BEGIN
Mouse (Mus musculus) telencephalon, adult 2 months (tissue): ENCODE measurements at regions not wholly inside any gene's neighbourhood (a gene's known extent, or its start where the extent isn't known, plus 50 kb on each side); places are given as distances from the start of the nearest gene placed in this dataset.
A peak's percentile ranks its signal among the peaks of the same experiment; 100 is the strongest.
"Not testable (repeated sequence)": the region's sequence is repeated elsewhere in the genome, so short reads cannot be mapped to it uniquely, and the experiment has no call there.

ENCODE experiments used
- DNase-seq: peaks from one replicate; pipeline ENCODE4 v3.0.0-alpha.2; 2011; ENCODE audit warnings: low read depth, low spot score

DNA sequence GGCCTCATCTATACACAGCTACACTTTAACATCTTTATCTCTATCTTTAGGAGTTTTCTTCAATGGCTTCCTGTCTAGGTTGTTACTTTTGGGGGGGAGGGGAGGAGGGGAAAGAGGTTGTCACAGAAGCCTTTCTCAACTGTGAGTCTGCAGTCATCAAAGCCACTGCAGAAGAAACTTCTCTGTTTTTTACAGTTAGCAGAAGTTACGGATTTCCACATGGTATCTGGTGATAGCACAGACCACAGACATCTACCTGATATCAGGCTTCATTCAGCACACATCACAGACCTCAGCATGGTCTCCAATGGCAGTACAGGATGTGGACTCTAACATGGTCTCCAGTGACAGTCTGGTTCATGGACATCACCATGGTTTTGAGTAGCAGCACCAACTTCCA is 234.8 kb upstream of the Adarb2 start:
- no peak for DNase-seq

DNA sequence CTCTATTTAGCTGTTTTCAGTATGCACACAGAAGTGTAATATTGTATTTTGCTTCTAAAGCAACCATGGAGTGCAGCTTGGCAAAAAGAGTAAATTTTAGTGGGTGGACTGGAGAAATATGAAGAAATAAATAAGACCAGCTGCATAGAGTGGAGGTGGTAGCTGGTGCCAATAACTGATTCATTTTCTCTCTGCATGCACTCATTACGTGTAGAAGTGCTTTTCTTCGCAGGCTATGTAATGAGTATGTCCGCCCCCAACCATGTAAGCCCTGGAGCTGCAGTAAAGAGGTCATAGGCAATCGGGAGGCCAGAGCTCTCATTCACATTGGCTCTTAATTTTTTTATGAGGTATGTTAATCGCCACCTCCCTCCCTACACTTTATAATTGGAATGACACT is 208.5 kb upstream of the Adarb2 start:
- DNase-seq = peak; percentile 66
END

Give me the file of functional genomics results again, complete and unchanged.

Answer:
Mouse (Mus musculus) telencephalon, adult 2 months (tissue): ENCODE measurements at regions not wholly inside any gene's neighbourhood (a gene's known extent, or its start where the extent isn't known, plus 50 kb on each side); places are given as distances from the start of the nearest gene placed in this dataset.
A peak's percentile ranks its signal among the peaks of the same experiment; 100 is the strongest.
"Not testable (repeated sequence)": the region's sequence is repeated elsewhere in the genome, so short reads cannot be mapped to it uniquely, and the experiment has no call there.

ENCODE experiments used
- DNase-seq: peaks from one replicate; pipeline ENCODE4 v3.0.0-alpha.2; 2011; ENCODE audit warnings: low read depth, low spot score

DNA sequence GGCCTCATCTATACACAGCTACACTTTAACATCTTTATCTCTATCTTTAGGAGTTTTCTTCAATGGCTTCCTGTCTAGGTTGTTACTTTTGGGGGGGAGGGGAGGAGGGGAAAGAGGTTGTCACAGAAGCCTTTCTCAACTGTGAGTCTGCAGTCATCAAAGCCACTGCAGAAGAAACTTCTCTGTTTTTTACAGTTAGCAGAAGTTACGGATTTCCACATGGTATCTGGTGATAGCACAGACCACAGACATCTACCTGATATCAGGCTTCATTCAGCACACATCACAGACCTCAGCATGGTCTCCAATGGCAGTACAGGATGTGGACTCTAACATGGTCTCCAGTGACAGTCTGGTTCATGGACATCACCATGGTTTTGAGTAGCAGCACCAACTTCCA is 234.8 kb upstream of the Adarb2 start:
- no peak for DNase-seq

DNA sequence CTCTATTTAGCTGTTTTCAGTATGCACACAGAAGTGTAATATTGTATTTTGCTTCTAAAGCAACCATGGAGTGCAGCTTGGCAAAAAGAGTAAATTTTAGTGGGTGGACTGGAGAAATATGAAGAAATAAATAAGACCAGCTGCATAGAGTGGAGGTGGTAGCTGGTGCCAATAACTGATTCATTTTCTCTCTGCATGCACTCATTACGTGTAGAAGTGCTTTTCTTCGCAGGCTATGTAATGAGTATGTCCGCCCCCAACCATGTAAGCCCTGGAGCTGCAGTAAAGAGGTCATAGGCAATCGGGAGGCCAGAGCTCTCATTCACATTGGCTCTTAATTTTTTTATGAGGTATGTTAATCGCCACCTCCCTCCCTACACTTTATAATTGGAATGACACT is 208.5 kb upstream of the Adarb2 start:
- DNase-seq = peak; percentile 66